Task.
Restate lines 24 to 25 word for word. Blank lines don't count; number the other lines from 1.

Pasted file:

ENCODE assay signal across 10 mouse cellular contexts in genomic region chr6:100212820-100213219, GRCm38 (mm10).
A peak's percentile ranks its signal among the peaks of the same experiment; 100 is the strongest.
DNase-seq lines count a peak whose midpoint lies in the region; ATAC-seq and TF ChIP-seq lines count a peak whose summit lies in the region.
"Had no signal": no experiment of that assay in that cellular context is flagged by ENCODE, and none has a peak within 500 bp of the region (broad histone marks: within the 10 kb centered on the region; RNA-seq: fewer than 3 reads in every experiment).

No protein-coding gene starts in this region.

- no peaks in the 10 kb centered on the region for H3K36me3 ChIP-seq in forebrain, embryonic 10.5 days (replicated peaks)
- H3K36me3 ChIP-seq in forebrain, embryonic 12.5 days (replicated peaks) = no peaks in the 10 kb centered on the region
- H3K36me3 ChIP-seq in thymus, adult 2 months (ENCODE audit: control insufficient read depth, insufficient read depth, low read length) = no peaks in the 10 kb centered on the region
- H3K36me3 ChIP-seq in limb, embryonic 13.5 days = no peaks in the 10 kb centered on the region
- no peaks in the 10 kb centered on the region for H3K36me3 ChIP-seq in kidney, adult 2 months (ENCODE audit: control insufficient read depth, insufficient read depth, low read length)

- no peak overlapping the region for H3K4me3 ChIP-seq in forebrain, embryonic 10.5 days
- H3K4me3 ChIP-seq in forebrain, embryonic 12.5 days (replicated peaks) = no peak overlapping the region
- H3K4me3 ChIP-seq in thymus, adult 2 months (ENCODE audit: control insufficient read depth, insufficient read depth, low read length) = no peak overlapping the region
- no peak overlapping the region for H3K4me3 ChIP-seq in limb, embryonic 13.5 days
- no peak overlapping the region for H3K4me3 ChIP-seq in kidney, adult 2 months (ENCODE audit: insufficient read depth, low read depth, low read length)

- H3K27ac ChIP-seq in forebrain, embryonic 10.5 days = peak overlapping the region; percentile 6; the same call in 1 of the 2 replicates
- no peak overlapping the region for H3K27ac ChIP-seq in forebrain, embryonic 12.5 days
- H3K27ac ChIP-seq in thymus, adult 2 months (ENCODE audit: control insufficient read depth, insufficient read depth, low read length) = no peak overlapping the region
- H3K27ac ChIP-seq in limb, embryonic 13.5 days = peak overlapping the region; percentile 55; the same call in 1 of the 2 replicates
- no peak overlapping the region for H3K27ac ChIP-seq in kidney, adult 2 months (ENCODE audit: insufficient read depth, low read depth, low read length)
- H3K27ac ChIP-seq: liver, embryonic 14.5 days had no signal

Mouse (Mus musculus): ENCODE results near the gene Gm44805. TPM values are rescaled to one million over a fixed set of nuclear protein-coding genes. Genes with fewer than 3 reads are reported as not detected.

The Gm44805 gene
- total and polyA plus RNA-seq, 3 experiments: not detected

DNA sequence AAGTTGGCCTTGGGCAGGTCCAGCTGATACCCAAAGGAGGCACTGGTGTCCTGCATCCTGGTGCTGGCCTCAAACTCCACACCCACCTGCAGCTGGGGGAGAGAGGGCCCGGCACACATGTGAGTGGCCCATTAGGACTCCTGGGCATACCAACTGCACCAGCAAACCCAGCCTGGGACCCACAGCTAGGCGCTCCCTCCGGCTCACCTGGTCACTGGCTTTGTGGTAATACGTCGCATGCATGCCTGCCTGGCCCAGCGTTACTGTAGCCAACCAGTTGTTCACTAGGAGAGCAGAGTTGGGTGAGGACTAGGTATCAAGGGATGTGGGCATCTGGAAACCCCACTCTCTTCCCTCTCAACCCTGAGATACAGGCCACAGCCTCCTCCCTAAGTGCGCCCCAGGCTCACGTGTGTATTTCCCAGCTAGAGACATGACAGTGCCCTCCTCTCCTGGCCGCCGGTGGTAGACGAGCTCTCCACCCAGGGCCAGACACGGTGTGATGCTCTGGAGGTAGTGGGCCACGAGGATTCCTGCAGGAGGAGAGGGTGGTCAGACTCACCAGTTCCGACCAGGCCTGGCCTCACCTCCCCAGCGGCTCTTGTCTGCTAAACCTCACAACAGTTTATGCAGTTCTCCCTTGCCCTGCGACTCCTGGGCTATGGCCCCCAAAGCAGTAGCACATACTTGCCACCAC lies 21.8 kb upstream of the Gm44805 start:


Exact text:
- total and polyA plus RNA-seq, 3 experiments: not detected

DNA sequence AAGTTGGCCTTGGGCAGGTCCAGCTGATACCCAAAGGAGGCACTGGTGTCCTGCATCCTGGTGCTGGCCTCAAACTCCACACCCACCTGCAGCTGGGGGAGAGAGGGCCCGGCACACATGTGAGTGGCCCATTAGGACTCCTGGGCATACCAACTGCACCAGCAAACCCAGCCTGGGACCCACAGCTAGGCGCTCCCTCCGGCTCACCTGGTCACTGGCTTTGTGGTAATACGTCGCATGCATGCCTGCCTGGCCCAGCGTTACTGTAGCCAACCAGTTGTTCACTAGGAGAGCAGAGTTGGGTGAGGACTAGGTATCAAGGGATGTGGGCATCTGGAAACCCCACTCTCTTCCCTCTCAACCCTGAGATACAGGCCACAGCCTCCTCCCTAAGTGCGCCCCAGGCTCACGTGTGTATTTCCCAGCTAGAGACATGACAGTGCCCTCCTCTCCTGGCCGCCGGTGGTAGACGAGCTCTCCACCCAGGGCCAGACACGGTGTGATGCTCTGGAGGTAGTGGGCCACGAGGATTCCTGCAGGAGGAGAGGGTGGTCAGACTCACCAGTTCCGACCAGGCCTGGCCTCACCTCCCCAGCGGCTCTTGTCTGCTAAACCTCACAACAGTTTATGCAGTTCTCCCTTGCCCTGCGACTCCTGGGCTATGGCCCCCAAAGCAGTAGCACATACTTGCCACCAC lies 21.8 kb upstream of the Gm44805 start: